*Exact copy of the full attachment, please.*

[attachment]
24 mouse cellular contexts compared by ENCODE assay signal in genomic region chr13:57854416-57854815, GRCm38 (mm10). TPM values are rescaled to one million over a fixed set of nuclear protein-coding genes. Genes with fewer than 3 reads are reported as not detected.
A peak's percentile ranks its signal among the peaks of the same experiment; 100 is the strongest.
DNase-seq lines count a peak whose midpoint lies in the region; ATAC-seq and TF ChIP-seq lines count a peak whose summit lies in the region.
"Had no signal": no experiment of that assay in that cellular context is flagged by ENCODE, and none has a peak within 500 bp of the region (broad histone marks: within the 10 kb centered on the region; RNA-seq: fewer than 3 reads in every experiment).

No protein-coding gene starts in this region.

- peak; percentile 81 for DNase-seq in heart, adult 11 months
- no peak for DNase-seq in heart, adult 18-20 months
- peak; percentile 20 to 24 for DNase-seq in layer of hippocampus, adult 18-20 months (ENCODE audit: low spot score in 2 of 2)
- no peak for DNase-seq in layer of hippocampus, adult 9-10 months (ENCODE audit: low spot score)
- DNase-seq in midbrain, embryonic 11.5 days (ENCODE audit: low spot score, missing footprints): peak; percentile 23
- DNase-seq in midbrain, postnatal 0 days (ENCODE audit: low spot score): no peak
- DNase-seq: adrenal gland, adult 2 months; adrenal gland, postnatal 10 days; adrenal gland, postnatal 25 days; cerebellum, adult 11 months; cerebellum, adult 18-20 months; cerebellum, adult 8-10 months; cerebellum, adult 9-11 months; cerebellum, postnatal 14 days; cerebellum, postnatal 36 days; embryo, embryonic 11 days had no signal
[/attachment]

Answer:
24 mouse cellular contexts compared by ENCODE assay signal in genomic region chr13:57854416-57854815, GRCm38 (mm10). TPM values are rescaled to one million over a fixed set of nuclear protein-coding genes. Genes with fewer than 3 reads are reported as not detected.
A peak's percentile ranks its signal among the peaks of the same experiment; 100 is the strongest.
DNase-seq lines count a peak whose midpoint lies in the region; ATAC-seq and TF ChIP-seq lines count a peak whose summit lies in the region.
"Had no signal": no experiment of that assay in that cellular context is flagged by ENCODE, and none has a peak within 500 bp of the region (broad histone marks: within the 10 kb centered on the region; RNA-seq: fewer than 3 reads in every experiment).

No protein-coding gene starts in this region.

- peak; percentile 81 for DNase-seq in heart, adult 11 months
- no peak for DNase-seq in heart, adult 18-20 months
- peak; percentile 20 to 24 for DNase-seq in layer of hippocampus, adult 18-20 months (ENCODE audit: low spot score in 2 of 2)
- no peak for DNase-seq in layer of hippocampus, adult 9-10 months (ENCODE audit: low spot score)
- DNase-seq in midbrain, embryonic 11.5 days (ENCODE audit: low spot score, missing footprints): peak; percentile 23
- DNase-seq in midbrain, postnatal 0 days (ENCODE audit: low spot score): no peak
- DNase-seq: adrenal gland, adult 2 months; adrenal gland, postnatal 10 days; adrenal gland, postnatal 25 days; cerebellum, adult 11 months; cerebellum, adult 18-20 months; cerebellum, adult 8-10 months; cerebellum, adult 9-11 months; cerebellum, postnatal 14 days; cerebellum, postnatal 36 days; embryo, embryonic 11 days had no signal